Matt Mitler on Mutilators, Mutants and Dropping Acid with Dick and Jane

A New York City based actor since the early 1980s, Matt Mitler’s charisma and humor landed him many memorable roles during New York’s last great era of independent exploitation film, including “Deadtime Stories,” “Basket Case 2,” the slasher favorite “The Mutilator” and several films for b-movie auteurs Tim Kincaid and Brett Piper. Mr. Mitler was kind enough to speak with me about his life and career:

When did you realize you wanted to be an actor?

I don’t know if I can really pinpoint that, but what I can say is that – and I actually have a radio program that’s premiering right now – it’s my first radio program since I was a little kid, because I grew up on the radio. My father owned a station, and my mother had a live show that was broadcast from our kitchen in Newport, Rhode Island. That started when I was born, and I was on the air as soon as I could talk. I was on the air with that program for five, six years, and then off and on the radio station until we moved out of Newport, when I was ten. So I had this whole experience with radio. And it was very compelling for me, but I didn’t have any sense of “Yeah, I want to be an actor.” But because of the radio and because my mother’s program was fairly humorous – she was very improvisational, very cutting in a sort of Lenny Bruce type of way – she would improvise with me, a little kid who didn’t really know what he was saying, but it was all impromptu and live so whatever I said she would just kind of riff on. It got me into this world of comedy even before I understood what that was. I would listen to her comedy albums, memorize them and recite them at cocktail parties and then be sent to bed. I’d be doing a Lenny Bruce routine, standing there as a five or six year old, then “Okay, go to bed now!”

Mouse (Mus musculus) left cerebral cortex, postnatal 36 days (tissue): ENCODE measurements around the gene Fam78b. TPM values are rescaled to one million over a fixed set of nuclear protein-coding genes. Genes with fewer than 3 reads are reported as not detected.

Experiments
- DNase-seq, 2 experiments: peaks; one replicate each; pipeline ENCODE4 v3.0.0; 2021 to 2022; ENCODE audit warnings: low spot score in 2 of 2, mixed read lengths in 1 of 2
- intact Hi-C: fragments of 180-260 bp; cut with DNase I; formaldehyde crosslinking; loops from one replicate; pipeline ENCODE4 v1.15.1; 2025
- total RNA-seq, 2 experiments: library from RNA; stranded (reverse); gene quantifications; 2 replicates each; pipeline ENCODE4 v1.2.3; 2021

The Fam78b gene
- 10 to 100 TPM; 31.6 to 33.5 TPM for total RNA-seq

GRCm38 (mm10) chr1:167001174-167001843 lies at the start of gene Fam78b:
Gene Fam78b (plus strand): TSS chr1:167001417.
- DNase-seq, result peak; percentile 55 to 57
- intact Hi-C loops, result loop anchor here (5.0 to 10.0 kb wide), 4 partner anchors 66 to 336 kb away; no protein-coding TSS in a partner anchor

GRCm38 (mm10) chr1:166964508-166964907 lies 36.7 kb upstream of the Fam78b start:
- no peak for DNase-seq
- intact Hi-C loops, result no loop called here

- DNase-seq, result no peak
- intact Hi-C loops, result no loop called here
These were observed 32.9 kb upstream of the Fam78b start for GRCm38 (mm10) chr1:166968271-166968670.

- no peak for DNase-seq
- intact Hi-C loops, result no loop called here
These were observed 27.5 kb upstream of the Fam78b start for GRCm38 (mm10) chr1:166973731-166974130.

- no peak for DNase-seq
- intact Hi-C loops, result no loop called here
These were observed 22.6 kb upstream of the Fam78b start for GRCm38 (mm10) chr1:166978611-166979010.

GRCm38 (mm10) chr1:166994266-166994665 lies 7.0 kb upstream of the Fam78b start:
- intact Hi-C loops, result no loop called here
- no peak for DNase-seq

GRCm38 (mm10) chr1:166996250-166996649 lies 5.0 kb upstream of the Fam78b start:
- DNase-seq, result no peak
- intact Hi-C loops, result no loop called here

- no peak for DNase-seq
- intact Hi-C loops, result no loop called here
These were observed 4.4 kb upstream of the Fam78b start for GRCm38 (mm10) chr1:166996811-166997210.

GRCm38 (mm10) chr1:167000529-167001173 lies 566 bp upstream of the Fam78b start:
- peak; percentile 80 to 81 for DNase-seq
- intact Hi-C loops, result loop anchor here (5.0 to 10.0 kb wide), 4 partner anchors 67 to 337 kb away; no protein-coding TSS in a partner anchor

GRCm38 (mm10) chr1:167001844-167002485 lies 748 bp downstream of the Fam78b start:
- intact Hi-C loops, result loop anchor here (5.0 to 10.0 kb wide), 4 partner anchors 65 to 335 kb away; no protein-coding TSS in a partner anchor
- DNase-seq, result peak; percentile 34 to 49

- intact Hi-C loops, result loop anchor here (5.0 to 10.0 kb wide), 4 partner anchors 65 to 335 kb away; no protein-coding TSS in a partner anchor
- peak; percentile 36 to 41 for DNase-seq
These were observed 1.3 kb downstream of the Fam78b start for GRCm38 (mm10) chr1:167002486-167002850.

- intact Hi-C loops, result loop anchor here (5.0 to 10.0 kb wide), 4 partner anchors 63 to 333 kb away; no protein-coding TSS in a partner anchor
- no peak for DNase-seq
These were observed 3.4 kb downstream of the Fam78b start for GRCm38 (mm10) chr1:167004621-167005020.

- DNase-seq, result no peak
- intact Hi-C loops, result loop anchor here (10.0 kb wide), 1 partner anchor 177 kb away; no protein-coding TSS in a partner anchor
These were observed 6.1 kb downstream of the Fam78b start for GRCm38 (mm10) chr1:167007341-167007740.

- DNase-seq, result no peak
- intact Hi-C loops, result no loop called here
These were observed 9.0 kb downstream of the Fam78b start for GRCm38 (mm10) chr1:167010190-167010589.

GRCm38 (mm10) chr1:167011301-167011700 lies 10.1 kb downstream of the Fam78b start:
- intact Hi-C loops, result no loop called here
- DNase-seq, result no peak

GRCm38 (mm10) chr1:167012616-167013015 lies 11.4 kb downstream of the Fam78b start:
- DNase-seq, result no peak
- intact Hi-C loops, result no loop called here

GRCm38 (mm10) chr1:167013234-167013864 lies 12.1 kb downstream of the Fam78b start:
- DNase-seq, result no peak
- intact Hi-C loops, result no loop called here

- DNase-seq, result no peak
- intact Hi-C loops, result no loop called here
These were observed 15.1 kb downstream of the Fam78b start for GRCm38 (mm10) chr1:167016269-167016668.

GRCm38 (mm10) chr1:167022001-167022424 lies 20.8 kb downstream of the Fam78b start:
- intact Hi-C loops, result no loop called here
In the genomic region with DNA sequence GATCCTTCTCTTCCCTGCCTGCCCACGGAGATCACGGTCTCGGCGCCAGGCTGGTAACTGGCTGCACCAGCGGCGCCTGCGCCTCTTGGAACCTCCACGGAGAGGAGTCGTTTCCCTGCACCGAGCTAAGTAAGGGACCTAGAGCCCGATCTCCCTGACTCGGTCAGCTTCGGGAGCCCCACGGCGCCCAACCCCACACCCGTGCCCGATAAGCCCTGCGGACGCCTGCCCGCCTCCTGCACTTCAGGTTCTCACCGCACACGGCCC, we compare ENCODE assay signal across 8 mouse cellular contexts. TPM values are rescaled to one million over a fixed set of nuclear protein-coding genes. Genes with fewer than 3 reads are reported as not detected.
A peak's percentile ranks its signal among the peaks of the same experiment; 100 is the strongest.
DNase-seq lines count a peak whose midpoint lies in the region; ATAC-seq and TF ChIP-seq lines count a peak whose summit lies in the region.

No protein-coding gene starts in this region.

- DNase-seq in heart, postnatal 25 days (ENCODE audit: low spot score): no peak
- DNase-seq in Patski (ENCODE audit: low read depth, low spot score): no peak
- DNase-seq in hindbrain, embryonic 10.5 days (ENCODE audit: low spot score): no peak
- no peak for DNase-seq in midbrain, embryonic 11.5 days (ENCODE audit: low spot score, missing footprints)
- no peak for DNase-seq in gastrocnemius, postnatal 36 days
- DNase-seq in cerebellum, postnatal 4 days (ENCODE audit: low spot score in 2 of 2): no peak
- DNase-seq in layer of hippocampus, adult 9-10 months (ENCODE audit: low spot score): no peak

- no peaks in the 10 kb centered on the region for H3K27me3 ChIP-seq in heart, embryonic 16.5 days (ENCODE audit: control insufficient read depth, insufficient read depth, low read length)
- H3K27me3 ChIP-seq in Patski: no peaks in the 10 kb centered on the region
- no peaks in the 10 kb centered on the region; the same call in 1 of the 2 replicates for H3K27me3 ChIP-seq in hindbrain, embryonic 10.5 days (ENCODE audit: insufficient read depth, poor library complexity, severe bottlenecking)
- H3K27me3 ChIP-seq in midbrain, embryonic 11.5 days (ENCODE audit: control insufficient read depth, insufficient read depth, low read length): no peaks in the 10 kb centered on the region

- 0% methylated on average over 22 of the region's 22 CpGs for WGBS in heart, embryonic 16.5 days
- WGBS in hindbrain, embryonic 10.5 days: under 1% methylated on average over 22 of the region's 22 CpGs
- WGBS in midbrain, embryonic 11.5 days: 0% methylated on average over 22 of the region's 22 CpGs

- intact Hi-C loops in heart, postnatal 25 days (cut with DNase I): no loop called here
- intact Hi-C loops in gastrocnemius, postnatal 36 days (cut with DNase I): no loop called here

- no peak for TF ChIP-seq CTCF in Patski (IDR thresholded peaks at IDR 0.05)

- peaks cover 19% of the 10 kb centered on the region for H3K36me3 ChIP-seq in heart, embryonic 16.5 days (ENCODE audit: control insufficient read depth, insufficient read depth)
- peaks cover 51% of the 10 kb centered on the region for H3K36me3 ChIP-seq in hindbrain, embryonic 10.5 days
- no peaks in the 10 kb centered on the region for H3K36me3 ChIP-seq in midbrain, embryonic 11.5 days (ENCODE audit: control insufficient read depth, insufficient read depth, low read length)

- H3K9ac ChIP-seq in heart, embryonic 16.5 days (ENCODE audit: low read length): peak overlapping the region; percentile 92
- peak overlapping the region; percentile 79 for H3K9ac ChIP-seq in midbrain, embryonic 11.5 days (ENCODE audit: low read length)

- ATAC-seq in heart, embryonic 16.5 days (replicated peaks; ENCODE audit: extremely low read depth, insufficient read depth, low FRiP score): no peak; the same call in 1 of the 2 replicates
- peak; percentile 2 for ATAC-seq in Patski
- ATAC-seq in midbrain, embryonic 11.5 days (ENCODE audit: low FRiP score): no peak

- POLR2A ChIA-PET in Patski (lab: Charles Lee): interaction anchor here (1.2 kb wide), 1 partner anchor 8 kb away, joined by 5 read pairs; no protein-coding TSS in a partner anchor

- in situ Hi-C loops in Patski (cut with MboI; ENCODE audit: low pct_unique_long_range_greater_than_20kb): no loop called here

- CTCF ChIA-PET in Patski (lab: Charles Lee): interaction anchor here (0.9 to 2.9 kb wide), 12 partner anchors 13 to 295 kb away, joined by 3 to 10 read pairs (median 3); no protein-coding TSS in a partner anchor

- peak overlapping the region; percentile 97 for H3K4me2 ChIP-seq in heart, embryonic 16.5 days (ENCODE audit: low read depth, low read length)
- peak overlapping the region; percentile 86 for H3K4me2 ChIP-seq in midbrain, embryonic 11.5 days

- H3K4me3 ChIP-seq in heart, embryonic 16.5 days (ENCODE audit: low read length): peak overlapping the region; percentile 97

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Wait’ll They Get a Load of Me: Sex, Ego & “Batman” (1989)

Batman isn’t my favorite movie of all time but it may be the film I’ve seen the most times and thus had the biggest influence on my young mind.

I don’t think that makes me as fucked as a kid whose Bat-proselytization came from the ponderous Chris Nolan movies or mindless Arkham Asylum video games. Tim Burton’s animation background gave him the command of visual language necessary to make the film feel like a living comic book, which besides encouraging kids like myself to explore comic books also instilled a love for the graphic mythology of these larger-than-life characters: Batman the noble vampire clashing with the malevolent demon called The Joker against the backdrop of Gotham City, which isn’t anything like a real city but instead the ultimate hallucination of urban hell. To take this rich iconography and vulgarize it into a guy wearing black body armor fighting a guy in wet Juggalo makeup on a Chicago location shoot really wastes all that storytelling potential.

The secret of the 1989 film’s appeal is that like most superhero comics, its subtext is adolescent sexual frustration, and what’s more universal than that?

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